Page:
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Ezpeleta: "I didn't like the F1 finale, like in 2015 in MotoGP"

The Dorna CEO: "I wouldn't want such a thing, despite the fact that in 2015 there was a lot of media attention for the mess between Rossi and Marquez. Valentino's retirement? MotoGP is more important than anything"

MotoGP: Ezpeleta: "I didn't like the F1 finale, like in 2015 in MotoGP"


Carmelo Ezpeleta is the man who has changed motorcycling forever thanks to his work with Dorna. He steered the world championship towards the 4-stroke era, giving birth to MotoGP and made our sport one of the most important in the media, also thanks to what Valentino Rossi did on the track. A rider who has been the protagonist of the growth phase of MotoGP, becoming an icon and from a certain point of view one of its fundamental assets.

2022 will be the first season without Valentino on the track, or without the rider who brought motorcycling into everyone's homes. But Ezpeleta is not concerned that this might be a problem, recognizing instead Rossi's great legacy, represented both by the Academy and above all by everything he has been for this sport. There was also some space for Formula 1 and the controversial season finale, which in some way recalls what happened in 2015 in MotoGP. The Dorna CEO talked about it thoroughly in an interview with our Spanish colleagues in Marca.

"I wouldn't like that. I wouldn't want a MotoGP world championship to end like Formula 1 - said Ezpeleta - I'd like to have two riders fighting for the title in the last race, but it was the way the whole thing developed… I'm not for or against anyone. It was a fantastic championship, fought all year and ultimately led to disputes which are not a good thing. I like to have a championship, if possible, as hard-fought as that until the very end, but I don't like it that after the end there are doubts about the victory, that the runner-up won't talk anymore. I certainly don't want that. Just like I didn't dream, even if everyone was very happy from the point of view of media impact, with the mess in 2015 between Rossi and Márquez. I don't like these things. "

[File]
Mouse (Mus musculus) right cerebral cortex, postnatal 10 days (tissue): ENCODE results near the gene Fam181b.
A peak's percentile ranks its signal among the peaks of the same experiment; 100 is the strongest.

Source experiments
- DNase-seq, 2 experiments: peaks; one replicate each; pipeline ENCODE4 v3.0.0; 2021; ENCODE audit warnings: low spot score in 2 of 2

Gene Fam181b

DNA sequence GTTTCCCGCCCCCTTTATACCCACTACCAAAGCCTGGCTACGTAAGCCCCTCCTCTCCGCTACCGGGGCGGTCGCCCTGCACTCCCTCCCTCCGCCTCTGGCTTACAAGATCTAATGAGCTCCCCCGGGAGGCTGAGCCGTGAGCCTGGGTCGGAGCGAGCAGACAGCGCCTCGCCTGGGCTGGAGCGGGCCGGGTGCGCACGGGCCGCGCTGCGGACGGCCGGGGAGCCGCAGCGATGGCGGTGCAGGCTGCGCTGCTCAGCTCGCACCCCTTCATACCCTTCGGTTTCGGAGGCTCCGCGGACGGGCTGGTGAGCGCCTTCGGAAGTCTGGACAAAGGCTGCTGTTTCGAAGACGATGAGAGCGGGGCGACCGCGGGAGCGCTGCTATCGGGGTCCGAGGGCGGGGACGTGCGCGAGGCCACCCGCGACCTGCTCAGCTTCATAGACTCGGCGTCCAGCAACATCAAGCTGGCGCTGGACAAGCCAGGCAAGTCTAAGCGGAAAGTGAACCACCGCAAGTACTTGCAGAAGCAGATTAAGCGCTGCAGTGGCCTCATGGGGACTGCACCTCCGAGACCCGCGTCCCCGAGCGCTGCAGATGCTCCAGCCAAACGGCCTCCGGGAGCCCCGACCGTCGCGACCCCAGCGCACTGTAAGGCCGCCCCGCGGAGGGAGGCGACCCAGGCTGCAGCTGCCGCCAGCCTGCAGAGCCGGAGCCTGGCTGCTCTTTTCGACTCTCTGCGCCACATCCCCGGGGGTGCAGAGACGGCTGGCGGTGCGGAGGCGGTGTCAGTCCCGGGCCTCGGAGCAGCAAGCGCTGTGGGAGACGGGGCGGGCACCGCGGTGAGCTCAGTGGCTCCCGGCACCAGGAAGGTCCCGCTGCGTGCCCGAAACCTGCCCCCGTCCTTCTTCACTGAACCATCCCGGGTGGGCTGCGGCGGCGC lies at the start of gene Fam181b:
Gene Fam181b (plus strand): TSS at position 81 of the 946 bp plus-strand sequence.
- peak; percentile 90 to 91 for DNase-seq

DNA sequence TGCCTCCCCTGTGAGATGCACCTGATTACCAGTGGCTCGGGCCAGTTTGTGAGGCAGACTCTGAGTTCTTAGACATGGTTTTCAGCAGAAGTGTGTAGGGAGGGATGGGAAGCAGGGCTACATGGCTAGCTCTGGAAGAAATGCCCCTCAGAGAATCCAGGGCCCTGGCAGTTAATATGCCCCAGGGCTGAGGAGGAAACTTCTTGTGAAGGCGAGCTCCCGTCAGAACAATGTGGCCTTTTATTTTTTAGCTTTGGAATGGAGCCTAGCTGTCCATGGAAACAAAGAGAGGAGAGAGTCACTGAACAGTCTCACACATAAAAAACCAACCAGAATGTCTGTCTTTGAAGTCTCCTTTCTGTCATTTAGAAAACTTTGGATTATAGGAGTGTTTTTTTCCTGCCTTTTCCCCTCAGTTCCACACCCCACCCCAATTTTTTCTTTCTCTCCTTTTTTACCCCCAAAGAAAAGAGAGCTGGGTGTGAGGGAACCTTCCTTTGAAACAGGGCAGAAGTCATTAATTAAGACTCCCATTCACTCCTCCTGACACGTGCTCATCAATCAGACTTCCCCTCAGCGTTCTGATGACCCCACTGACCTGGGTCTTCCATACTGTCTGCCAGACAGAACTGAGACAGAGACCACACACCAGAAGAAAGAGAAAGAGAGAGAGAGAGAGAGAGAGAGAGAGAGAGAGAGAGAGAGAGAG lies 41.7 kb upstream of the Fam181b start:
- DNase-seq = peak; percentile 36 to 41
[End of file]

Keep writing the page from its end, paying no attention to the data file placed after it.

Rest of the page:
This will be the first MotoGP season without Valentino, but Ezpeleta is confident that his legacy will remain present.

"Valentino couldn't race until he was 60. In sport, age matters more or less depending on what you do. Valentino stretched his career out for as long as he saw fit. I don't think it's the last two years are the right ones to evaluate him, because people saw the others and he was 11th. But Valentino, at Valencia, was 10th, less than a second behind the guy who was winning with an incredible performance and record times. What happened is that before he would have been third and now he is 15th, 10th, 18th. To Valentino I can only say thank you for what he has been and I cannot ask him to go any further. He has one foot in the world championship, with a team, and what he did is incredible: he created the school, Tavullia, the Academy .... It happened more than once. Everyone said: 'What will happen when the Americans won’t be here? What will happen when Doohan is not here? We have always moved forward because the championship is very important. It is more important than anything else ".

Ezpeleta is convinced that the impact of Valentino's retirement will not be dramatic.

"Part of Valentino's legacy is having left so many guys riding great bikes. I don't think all the characters we currently have, if it weren't for Valentino, would be at the level they are. I see all the guys who arrive saying that their idol is Valentino and this makes you want to emulate him ".

According to the Spaniard, there will be no sort of passing of the media baton between Rossi and Marquez.

"We don't have a media relay between Rossi and Marquez, there isn't one. We have to do the best we can with what we have, which is a lot, which is better than there has ever been. There is no need to look for it. I am a big fan of all sports. When was the best time for a sport, when one sport dominated or when many dominated? There have been both periods. For example, the Tour de France was fantastic in Spain in the years when Indurain was winning, but it wasn't great in France. What we have to work for is that the world championship is as equal as possible, so that, if possible, different riders and different bikes continue to win and, if possible, that one of those who wins is a private rider, so much the better ".


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